Chevrolet pickups have slimmed down their powertrain offerings in the past few years, and for the 2011 Avalanche, the choice is singular. Order the midgate-equipped pickup and you'll be getting a 5.3-liter V-8, a six-speed automatic, and a choice of rear- or four-wheel drive. Period.
The V-8 is one of GM's best drivetrains, so the lack of drivetrain options isn't a major concern. In this installation, it turns in good, not great, performance figures of 310 horsepower and 330 pound-feet of torque. It's a workhorse of an engine, able, torquey, and pleasant to listen to from the driver's seat, though it can be easy to tax if you load it up with passengers and a trailer. It's also outfitted with cylinder deactivation and flex-fuel capability, which give it a greener tinge than some of the engines from Toyota, Dodge and Nissan. Shifting duties are handled by a great six-speed automatic.
Like its GM truck cohorts, the Avalanche has a capable chassis, with an independent front suspension, well-sorted steering feel and good ride damping. Though the Ram 1500 is still one of the best for ride quality, and Ford's F-150 and its new electronic power steering is zingy, the Avalanche feels predictable and lively, by truck standards. It's bulky for sure, and makes for a tight squeeze in some spots, but it's fairly maneuverable.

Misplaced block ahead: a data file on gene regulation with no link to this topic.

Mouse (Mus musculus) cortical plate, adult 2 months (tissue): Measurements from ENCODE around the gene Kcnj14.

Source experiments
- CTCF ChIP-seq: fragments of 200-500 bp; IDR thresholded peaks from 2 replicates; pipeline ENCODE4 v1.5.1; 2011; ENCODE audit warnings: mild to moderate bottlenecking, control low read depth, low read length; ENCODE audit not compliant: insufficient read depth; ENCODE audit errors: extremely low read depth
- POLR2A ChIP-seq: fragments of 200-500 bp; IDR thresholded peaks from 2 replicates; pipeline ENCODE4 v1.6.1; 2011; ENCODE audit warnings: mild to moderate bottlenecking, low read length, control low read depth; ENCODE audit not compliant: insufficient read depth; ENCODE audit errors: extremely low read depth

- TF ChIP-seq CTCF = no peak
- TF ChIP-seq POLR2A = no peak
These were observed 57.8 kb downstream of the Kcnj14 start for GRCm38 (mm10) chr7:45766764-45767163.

Chevy offers a Z71 off-road package that beefs up the running gear for trailblazing; the package brings bigger wheels and tires and a more punishing ride quality.
The Avalanche tows up to 8,100 pounds and hauls up to 1,350 pounds of payload.